Birth family & letterbox contact
Children placed for adoption often retain contact with people from their past, such as birth family members or foster carers.
This can be anything from an annual letter (letterbox) from the adoptive family detailing the child’s progress and development, to the child meeting members of their birth family in person from time to time.
Contact can be with birth parents, grandparents, aunts or uncles, or any other significant connection to the child’s birth family. They may also have contact with former foster carers or with siblings who have been adopted elsewhere.
When a child is adopted the agency and the adopters agree a contact plan, designed specifically for the child, outlining who they have contact with, how often and in what form.
The basis of any contact plan should always be what is best for the child. The contact plan can be changed after adoption if necessary.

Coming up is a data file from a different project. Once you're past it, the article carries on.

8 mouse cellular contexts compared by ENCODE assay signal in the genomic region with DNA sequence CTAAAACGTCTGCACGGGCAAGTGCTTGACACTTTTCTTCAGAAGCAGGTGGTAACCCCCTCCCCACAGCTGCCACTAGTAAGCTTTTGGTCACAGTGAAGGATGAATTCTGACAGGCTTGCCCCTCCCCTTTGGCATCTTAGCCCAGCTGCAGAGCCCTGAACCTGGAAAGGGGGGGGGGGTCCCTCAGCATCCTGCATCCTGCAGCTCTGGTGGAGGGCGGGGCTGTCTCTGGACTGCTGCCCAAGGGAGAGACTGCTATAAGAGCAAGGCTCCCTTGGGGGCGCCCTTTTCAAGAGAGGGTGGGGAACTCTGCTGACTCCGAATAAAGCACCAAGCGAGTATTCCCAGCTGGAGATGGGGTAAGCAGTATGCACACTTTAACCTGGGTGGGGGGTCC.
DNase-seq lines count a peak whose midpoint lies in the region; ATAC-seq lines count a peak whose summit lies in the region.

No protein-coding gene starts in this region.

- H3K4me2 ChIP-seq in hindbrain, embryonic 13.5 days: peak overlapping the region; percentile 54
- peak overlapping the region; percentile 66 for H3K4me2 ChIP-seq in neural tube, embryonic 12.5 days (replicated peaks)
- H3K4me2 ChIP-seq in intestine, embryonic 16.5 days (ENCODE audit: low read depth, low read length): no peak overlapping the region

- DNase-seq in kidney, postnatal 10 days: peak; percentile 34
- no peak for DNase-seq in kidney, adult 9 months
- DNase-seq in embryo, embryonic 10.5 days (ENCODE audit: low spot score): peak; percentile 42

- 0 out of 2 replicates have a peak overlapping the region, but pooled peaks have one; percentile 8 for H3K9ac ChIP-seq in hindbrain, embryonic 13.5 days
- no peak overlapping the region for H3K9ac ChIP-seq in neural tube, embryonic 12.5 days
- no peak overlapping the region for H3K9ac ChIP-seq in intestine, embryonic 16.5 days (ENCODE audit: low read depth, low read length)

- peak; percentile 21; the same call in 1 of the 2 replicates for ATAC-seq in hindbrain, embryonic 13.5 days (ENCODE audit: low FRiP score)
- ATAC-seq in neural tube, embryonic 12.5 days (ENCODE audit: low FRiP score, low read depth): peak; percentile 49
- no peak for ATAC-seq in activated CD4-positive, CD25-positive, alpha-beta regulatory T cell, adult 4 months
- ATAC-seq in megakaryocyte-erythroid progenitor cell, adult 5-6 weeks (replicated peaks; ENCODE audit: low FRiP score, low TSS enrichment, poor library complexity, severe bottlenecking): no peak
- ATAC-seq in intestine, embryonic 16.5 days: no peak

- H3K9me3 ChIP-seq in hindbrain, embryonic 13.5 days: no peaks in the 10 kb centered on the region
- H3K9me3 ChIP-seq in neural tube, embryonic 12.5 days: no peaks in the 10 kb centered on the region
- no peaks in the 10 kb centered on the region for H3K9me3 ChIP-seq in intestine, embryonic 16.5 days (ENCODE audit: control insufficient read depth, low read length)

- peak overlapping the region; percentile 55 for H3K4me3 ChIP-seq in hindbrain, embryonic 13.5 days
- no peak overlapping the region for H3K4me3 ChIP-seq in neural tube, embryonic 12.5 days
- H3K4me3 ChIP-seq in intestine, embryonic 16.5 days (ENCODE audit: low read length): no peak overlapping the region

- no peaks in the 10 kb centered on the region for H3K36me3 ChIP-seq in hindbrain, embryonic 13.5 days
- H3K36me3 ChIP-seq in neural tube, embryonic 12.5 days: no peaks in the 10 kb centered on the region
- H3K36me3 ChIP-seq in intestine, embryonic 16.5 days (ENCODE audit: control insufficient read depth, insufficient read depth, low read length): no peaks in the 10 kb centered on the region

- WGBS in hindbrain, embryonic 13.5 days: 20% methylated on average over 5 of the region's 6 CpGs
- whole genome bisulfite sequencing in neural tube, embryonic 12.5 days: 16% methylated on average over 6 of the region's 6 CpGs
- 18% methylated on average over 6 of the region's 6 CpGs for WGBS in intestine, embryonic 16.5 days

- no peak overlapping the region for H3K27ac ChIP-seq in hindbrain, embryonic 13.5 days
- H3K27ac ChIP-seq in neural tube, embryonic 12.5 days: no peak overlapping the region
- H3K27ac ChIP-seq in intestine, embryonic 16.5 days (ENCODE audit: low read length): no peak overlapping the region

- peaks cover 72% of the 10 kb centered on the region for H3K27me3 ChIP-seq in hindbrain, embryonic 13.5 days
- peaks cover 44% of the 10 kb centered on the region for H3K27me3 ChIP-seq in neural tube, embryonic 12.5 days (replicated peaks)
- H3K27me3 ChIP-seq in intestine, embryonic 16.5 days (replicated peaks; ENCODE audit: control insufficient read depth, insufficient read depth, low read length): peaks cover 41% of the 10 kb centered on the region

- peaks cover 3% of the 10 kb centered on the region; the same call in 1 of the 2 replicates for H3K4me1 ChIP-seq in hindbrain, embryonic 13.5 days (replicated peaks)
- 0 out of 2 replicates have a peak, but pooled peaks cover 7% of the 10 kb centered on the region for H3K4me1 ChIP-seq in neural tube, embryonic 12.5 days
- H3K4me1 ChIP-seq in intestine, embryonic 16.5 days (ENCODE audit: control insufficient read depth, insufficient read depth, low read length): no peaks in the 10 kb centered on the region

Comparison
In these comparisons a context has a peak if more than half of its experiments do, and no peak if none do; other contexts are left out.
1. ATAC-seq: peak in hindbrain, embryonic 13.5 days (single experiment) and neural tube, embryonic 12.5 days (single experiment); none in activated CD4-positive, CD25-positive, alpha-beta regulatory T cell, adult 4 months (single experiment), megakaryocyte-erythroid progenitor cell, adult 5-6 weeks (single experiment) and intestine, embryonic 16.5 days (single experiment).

The three main forms of contact are as follows:
- Letterbox: the adoptive and/or birth family correspond at predetermined intervals, with cards and letters sent through the adoption agency
- Telephone: the child/adopter has telephone contact with the person
- Face to face: the child meets the person, usually accompanied by their adoptive parent and an intermediary from the adoption agency
More about letterbox
The frequency with which you exchange information via the Letterbox will be discussed and agreed on when the adoption is being planned and is usually once a year.
All information via letterbox is through our letterbox coordinator, who passes this on to the birth or adoptive parents to ensure confidentiality. We check everything that is sent via the Letterbox to make sure it doesn’t contain anything inappropriate (ie your address).
Who can use the Letterbox?
The Letterbox service can be used by anyone who has been important in the life of an adopted child, so long as it will be helpful to continue written contact. This can be any relative including birth parents, brothers and sisters, grandparents, aunts and uncles.
How is letterbox set up
This is agreed once you have been matched with your child. Your social worker will work with you to put together an agreement that is in the child’s best interests.